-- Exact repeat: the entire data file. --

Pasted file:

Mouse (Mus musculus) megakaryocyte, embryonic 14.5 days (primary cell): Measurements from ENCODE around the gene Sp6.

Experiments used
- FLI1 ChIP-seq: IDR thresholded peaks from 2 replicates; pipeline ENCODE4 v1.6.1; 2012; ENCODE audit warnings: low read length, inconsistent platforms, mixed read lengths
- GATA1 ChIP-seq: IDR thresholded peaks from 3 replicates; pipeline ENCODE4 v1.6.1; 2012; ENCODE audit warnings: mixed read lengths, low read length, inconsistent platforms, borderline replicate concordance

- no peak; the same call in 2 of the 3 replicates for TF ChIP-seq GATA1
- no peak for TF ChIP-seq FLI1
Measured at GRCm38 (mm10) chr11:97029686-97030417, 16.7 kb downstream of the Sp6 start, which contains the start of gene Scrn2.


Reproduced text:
Mouse (Mus musculus) megakaryocyte, embryonic 14.5 days (primary cell): Measurements from ENCODE around the gene Sp6.

Experiments used
- FLI1 ChIP-seq: IDR thresholded peaks from 2 replicates; pipeline ENCODE4 v1.6.1; 2012; ENCODE audit warnings: low read length, inconsistent platforms, mixed read lengths
- GATA1 ChIP-seq: IDR thresholded peaks from 3 replicates; pipeline ENCODE4 v1.6.1; 2012; ENCODE audit warnings: mixed read lengths, low read length, inconsistent platforms, borderline replicate concordance

- no peak; the same call in 2 of the 3 replicates for TF ChIP-seq GATA1
- no peak for TF ChIP-seq FLI1
Measured at GRCm38 (mm10) chr11:97029686-97030417, 16.7 kb downstream of the Sp6 start, which contains the start of gene Scrn2.